Eli Review Learning Resources

Endorsing Student Feedback

In Eli Review, instructors can make endorsements that provide a thumbs-up on helpful comments. Instructors receive a report after every individual review that aggregates reviewer responses and comments. Each comment has a thumbs-up icon and clicking it adds an instructor endorsement to that comment:


While instructors use endorsements for different goals, the endorsement sends a message in two directions:

  1. To the recipient of the comment (the writer), an endorsement indicates

    “This comment says something important; make sure to address it in your revision plan and/or follow the suggestion in the next version.”

  2. To the reviewer who wrote the comment, an endorsement indicates,

    “This is a great comment; keep up the good work!”

This brief tutorial addresses why instructors might consider endorsing student feedback, strategies for endorsing comments, and summarizes analytics around endorsement.

Theories behind endorsement

Instructors actively facilitate peer learning through task design and the social interactions they sponsor around those tasks. The Community of Inquiry framework theory developed by Cleveland-Innes, Garrison & Vaughan describe this work as establishing a “teaching presence.” The instructor’s presence in peer review, however, is often “ambivalent” (Bedore and O’Sullivan, 2001) because instructors want to give students more authority over their learning despite the fact that instructors retain power such as grading authority. Recognizing the imbalance between peers’ (novice) comments and their own (expert) comments, instructors must make important decisions about how to be present in peer learning.

Endorsements are part of an instructor’s teaching presence in Eli Review. They allow instructors to signal their approval of peer comments and leave a trace of that approval in system for all to see. This visibility helps:

Screenshot of what students see when their comments are endorsed

Endorsements function like digital badges that help improve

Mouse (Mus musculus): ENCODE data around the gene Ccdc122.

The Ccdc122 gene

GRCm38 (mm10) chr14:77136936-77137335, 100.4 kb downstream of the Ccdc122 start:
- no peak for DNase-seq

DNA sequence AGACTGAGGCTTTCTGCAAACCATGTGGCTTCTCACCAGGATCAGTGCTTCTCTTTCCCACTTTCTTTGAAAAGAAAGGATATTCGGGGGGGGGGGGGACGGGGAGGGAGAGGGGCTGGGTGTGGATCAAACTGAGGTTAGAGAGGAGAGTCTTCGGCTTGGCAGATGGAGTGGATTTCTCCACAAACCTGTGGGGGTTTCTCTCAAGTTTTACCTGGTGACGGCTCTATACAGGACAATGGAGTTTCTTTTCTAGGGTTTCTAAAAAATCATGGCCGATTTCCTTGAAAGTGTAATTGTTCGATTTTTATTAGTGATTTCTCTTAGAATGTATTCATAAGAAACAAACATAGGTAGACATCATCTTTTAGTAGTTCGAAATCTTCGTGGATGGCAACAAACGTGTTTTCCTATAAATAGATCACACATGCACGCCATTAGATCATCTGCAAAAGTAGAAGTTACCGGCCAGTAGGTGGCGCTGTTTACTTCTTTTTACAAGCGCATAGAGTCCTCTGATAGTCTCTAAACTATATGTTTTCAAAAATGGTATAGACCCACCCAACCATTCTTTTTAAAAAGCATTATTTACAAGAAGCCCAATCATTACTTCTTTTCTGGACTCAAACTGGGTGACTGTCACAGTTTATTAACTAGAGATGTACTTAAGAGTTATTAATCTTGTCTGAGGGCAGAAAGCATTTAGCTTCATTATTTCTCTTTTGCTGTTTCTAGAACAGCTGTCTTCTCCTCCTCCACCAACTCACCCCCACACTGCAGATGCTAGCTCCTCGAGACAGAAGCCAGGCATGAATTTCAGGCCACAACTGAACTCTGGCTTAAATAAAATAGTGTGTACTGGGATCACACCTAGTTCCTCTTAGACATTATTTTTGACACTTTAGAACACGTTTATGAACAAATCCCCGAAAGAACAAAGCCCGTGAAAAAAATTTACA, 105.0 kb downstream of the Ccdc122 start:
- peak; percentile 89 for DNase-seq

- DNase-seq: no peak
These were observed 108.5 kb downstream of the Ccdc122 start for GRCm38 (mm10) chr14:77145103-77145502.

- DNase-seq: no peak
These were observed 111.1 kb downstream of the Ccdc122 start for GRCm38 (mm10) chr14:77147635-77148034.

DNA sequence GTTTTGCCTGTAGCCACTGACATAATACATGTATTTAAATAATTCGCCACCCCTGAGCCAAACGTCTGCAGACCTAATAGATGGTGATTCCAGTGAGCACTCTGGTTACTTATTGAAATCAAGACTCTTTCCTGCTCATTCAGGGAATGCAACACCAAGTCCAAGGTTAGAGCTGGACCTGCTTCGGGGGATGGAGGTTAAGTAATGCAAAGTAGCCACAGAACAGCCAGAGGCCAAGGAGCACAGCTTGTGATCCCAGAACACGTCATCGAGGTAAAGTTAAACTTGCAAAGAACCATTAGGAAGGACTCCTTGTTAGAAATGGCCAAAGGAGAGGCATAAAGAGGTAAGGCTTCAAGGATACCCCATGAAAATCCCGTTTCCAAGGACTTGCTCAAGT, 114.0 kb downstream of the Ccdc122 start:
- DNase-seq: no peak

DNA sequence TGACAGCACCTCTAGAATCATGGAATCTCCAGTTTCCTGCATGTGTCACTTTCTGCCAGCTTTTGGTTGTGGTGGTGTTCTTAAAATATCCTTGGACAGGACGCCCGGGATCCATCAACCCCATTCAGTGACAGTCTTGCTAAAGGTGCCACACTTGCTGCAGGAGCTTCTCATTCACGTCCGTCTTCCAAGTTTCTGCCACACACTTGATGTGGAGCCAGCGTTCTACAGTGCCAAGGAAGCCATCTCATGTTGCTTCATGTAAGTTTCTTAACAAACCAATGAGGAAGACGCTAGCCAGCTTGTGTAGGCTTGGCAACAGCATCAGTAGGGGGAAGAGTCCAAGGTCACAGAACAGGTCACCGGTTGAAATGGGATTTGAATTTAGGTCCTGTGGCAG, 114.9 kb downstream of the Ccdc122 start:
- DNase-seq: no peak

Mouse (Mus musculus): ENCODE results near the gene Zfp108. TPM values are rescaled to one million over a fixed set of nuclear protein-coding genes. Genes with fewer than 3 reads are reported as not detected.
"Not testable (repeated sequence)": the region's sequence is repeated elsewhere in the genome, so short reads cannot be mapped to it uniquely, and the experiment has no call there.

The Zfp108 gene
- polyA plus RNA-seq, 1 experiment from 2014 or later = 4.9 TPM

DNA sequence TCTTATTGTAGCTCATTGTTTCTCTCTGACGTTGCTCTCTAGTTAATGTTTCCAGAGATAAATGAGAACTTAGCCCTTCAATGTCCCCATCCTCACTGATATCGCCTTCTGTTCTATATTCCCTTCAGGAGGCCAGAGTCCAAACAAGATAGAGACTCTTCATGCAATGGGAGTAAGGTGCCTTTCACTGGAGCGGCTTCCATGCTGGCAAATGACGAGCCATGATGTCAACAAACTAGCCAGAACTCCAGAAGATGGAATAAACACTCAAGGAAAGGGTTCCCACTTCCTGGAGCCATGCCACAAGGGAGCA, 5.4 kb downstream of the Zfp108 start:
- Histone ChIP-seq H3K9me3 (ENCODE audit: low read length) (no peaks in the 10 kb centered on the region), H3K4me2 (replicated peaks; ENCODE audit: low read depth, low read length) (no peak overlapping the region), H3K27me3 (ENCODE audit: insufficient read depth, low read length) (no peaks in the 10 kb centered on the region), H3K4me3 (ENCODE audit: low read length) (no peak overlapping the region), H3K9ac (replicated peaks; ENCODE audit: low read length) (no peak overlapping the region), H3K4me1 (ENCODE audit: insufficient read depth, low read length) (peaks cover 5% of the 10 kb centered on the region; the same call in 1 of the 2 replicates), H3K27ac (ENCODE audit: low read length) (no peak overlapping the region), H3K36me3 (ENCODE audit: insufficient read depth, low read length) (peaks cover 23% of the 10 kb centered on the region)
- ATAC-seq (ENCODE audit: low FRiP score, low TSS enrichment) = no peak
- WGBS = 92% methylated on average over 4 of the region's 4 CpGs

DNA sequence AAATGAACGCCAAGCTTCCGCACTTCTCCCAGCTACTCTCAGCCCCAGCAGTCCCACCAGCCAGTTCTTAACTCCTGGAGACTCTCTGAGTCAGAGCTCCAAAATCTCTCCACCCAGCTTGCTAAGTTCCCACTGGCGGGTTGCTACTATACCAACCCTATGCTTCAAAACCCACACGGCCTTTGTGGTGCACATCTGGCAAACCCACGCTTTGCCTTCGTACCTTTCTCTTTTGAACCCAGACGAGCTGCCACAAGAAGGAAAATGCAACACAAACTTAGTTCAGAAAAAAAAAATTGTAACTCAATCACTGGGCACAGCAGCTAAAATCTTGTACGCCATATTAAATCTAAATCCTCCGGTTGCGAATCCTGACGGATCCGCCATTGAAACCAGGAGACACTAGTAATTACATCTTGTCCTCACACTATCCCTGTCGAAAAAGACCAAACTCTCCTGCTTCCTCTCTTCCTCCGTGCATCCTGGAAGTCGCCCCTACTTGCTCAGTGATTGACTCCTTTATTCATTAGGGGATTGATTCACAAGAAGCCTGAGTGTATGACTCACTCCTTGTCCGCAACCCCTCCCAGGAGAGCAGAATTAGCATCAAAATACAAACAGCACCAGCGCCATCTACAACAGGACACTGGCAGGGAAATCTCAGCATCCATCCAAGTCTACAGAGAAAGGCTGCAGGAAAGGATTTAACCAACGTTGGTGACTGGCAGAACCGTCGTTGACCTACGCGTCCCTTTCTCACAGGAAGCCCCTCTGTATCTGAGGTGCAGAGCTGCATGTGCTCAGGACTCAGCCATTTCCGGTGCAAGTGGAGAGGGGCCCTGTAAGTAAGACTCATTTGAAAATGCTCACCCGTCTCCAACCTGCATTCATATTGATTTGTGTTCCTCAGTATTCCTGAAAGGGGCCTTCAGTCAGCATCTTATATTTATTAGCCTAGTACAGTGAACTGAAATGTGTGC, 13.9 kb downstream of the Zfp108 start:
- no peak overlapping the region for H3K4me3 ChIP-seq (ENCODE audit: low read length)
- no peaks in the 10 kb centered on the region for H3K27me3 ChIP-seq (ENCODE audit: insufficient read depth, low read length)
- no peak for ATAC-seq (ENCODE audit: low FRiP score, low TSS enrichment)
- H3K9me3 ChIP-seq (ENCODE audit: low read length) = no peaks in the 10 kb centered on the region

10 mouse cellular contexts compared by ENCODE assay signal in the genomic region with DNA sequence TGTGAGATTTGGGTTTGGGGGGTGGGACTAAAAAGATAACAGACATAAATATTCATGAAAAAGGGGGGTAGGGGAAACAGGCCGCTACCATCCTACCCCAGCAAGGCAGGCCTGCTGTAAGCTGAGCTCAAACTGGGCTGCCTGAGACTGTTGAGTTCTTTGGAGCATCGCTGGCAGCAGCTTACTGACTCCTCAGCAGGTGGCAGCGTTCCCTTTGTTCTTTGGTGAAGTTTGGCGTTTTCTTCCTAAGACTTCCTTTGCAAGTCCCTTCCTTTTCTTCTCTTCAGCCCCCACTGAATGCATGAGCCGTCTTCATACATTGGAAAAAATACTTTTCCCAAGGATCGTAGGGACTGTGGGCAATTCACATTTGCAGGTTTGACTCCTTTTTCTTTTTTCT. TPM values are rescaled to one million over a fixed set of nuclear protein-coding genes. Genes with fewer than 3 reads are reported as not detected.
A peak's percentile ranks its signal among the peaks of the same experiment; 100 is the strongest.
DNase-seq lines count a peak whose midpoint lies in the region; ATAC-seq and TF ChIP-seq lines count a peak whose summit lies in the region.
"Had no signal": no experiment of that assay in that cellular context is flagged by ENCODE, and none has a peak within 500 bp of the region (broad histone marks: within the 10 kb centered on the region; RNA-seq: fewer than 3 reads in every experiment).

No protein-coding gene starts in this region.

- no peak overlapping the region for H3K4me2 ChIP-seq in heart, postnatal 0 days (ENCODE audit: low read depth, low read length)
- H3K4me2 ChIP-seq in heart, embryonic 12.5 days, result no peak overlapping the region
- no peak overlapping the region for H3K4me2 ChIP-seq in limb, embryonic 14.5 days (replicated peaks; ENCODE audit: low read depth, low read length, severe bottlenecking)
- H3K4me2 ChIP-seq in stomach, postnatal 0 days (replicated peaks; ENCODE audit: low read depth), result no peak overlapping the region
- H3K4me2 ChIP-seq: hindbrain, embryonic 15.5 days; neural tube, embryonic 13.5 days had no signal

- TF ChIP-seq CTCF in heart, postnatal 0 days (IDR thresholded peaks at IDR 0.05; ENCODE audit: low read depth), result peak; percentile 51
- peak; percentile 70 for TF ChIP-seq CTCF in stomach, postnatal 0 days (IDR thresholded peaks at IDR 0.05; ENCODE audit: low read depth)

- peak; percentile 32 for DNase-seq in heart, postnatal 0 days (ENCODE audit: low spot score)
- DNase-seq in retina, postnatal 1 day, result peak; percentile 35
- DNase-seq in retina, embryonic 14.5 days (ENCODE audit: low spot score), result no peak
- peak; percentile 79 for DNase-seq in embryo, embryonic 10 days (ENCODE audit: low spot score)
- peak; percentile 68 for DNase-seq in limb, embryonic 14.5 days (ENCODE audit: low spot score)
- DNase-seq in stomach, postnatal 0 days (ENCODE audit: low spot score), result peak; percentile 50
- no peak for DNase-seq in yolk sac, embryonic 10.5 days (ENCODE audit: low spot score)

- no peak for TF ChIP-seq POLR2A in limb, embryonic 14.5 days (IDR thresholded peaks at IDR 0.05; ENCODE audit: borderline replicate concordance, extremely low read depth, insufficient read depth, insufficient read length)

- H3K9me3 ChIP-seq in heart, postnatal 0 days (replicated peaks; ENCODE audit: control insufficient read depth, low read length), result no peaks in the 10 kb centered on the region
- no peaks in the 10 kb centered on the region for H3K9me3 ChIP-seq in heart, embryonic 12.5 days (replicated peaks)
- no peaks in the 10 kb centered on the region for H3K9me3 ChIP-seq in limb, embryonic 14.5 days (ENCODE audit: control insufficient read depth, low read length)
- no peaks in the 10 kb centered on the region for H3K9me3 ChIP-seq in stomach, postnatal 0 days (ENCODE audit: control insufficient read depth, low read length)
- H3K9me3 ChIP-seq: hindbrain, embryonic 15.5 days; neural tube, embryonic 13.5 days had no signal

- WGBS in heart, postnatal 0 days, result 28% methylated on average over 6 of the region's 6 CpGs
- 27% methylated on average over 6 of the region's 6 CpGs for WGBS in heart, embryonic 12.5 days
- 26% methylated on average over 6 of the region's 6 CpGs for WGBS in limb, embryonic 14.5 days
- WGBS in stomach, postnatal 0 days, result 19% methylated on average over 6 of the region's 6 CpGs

Endorsements also say “job well done!” to an individual reviewer, recognizing her feedback as helpful or important.

Strategies for endorsing comments

There is no single “correct” endorsement strategy. The endorsement strategy that works is the one instructors explain to students as part of daily teaching practice—as Marianne Stenger explains in the 4th strategy for research-based meaningful feedback.  In an online space, teaching presence matters, but what the thumbs up means to students depends on how you describe its value to them in discussion, particularly while modeling the most helpful comments.

We work with instructors who have disparate perspectives:

By being stingy, I was trying to keep them listening to one another and not using me as a filter to tune out unendorsed comments.

Again, the strategy that works is the one instructors explain. An instructor’s presence in student peer comments is not self-explanatory. To benefit from your thumbs-up, students need know why you are/are not endorsing their comments.

Endorsement Analytics in Eli Review

Eli Review analytics around endorsed comments provide formative feedback for instructors about one aspect of their teaching presence and can inform mid-term/end-of-course evaluations of students’ engagement with peer learning.

Checking Your Own Work

The learning analytics for endorsements help you hold yourself accountable to the strategy for endorsement you’ve selected.  Eli’s reports can reveal the percent of endorsed comments for the class, for all reviews, for each review, and per student.

For example, if you are aiming to endorse rarely, but Eli reveals that you are endorsing 25% of the comments, you might want to reassess your goals; either change what you are telling students or change your endorsing behavior.

From the course-level analytics report, there are three ways to check whether your percentage of endorsed comments matches your chosen strategy:

  1. The Engagement Highlights report shows the quantity of endorsed comments each student received as a writer and gave a reviewer. The class average is a useful metric for gauging your presence in students’ comment digests.
  2. The Engagement by Task Type shows the average percent of endorsed comments per review.
  3. The Average Student Profile average the percent of endorsed comments per review and the percent of endorse comments that appear in revision plans.

Again, there’s no magic percentage of endorsed comments. Instead, the aim is for a teacher to be present in ways that are consistent with student expectations.

Checking Students’ Work

Eli also produces student-level analytics that can help instructors assess students’ work as reviewers and writers. You can access the report for individual students from the course roster or by clicking on any student’s name in Course Analytics reports.


The student analytics about endorsement reveal the following:

Digging Deeper

This tutorial covers how endorsements might fit into a writing pedagogy. Related resources include:

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